Extreme Weather Events Linked To Global Warming, Study Suggests
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Record-breaking weather events, including droughts, downpours and heat waves, can be related to man-made global warming, a new study has suggested. A team of scientists analyzed global warming’s influence on extreme climate events to find that climate change has a substantial effect.
The study, published in the latest issue of Proceedings of the National Academy of Sciences, looked specifically at the link between record weather events over the past many decades and climate change. The researchers found that in more than 80 percent of the heat records, which included both record hot months and days, there was a pronounced indication of global warming.
“The world is not yet at a place where every single record-setting hot event has a human fingerprint, but we are getting close to that point,” climate scientist Noah Diffenbaugh from Stanford University said, according to The Washington Post report. “Greater than 80 percent of those record hot events is a substantial fraction.”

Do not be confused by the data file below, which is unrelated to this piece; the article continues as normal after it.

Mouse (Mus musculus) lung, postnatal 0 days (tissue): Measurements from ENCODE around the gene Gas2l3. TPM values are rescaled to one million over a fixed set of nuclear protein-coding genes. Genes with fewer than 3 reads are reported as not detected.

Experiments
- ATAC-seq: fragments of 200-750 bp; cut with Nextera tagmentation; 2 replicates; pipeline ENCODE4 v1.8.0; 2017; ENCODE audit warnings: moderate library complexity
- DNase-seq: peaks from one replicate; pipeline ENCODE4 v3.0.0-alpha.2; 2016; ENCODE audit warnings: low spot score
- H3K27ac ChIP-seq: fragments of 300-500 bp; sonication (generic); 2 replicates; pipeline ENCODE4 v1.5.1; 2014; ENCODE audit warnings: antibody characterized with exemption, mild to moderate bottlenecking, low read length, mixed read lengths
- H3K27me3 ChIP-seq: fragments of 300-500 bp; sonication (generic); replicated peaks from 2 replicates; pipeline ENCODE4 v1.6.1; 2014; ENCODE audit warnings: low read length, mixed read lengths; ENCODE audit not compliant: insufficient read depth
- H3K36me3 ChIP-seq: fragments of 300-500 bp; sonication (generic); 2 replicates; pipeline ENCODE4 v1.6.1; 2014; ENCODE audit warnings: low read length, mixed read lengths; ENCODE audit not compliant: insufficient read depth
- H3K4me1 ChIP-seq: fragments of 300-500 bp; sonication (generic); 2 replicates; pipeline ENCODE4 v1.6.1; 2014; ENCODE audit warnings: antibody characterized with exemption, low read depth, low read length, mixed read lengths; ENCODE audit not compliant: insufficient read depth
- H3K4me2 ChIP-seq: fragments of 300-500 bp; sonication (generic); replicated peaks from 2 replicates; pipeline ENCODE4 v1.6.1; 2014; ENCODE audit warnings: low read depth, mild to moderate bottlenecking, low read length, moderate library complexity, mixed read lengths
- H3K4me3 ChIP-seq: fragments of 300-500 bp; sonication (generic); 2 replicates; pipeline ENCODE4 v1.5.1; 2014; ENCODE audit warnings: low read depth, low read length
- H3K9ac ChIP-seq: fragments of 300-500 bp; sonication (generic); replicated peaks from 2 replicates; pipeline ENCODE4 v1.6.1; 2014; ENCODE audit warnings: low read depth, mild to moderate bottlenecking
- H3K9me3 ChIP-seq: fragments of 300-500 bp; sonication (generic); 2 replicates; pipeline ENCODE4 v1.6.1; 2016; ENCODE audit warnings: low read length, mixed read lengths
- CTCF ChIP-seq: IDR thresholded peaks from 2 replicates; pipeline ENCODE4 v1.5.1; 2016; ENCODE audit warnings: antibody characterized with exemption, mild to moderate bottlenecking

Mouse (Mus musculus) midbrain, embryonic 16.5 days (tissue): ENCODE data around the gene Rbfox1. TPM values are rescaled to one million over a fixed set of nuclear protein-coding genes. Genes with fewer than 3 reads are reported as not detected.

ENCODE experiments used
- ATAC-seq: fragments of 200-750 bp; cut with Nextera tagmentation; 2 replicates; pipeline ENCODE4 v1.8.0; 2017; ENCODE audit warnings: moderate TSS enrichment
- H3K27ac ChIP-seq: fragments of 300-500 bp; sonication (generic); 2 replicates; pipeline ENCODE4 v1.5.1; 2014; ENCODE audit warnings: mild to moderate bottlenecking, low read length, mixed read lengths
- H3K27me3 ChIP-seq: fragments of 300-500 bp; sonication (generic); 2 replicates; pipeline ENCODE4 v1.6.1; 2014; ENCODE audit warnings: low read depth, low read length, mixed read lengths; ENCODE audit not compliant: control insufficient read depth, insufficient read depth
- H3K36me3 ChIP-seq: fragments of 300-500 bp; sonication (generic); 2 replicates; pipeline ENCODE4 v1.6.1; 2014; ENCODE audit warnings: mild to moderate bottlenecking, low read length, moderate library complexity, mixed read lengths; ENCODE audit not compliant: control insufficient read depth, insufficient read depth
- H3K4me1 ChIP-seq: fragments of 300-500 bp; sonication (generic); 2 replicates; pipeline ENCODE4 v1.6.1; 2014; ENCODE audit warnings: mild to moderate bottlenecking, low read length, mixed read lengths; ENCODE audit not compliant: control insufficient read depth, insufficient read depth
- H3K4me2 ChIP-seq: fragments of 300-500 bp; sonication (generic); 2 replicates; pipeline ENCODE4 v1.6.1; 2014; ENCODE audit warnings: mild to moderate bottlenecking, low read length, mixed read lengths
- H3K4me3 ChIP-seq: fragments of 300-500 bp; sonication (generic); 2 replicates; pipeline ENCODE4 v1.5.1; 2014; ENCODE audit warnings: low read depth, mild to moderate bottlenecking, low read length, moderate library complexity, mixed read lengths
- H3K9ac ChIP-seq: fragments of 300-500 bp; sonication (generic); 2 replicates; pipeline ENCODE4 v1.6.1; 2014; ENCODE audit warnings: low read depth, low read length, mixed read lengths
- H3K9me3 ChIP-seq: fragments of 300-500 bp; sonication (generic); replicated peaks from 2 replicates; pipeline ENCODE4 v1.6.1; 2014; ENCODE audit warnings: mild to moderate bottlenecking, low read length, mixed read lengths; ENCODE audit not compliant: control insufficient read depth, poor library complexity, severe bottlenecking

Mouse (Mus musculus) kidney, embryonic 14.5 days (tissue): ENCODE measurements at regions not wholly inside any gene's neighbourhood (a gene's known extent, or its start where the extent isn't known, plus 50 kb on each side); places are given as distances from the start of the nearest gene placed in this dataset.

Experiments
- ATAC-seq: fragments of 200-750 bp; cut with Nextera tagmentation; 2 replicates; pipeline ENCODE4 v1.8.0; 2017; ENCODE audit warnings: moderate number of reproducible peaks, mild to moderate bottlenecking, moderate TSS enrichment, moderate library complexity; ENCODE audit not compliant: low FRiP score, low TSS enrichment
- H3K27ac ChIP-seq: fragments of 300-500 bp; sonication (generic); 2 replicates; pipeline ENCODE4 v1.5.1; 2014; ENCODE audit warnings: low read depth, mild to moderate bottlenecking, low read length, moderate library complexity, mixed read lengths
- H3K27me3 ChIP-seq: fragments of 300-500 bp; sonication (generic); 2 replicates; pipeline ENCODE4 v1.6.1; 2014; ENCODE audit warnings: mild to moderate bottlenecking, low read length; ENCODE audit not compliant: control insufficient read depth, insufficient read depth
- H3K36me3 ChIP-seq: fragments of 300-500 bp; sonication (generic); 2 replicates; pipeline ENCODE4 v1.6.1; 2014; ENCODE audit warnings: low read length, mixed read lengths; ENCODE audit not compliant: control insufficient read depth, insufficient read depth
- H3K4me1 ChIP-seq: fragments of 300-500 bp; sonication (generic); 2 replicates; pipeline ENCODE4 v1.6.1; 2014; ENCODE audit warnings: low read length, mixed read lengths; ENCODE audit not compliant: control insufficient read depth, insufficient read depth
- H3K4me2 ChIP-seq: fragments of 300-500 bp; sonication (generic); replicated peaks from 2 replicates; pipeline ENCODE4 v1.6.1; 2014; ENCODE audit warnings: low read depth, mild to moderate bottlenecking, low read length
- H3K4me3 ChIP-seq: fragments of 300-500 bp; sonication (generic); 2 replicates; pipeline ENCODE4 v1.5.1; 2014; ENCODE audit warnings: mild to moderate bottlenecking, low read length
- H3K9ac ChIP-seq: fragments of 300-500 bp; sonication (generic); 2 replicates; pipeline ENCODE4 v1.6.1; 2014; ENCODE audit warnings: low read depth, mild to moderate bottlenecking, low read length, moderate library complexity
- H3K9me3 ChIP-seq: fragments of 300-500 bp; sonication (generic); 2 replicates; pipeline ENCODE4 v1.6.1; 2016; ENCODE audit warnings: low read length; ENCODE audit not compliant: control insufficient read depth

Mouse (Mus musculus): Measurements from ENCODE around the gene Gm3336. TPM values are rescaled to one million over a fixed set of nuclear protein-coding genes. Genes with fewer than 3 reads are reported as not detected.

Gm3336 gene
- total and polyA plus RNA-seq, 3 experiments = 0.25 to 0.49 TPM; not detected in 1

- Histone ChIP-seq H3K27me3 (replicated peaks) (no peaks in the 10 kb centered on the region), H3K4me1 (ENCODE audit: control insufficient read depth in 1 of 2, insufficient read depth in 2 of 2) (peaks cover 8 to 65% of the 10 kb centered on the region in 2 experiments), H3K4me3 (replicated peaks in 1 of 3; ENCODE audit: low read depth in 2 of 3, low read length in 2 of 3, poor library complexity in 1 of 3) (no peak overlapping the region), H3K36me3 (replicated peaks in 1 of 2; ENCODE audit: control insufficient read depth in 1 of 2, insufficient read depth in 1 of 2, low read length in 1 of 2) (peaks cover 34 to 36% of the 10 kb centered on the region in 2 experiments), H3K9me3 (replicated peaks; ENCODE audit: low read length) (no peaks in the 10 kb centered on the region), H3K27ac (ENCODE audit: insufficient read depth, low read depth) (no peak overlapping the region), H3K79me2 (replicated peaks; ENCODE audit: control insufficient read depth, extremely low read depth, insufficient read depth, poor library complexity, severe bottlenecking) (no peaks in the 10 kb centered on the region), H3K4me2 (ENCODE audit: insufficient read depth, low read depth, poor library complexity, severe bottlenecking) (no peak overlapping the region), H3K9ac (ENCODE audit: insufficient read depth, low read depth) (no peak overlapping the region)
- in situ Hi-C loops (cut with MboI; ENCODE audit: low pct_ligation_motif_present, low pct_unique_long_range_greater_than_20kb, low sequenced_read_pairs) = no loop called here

Incidentally, man-made climate change, which is also referred to as global warming, is caused by the burning of fossil fuels such as oil, coal and gas that release greenhouse gases such as carbon dioxide (CO2) into the atmosphere. The additional CO2 makes temperatures of the atmosphere and oceans rise. Subsequently, the atmosphere holds more water vapor, which not only adds extra fuel to storms but also causes a rise in global sea levels.
The researchers started their study with the assumption that global warming did not have any part in record-breaking climate events because they did not want to inappropriately attribute an event to climate change. The team then proceeded to use statistical analyses to examine whether that assumption was valid, thereby taking a conservative approach. Based on the research, Diffenbaugh found that global warming is linked to record-breaking extremes in precipitation and also the record low Arctic sea ice in 2012.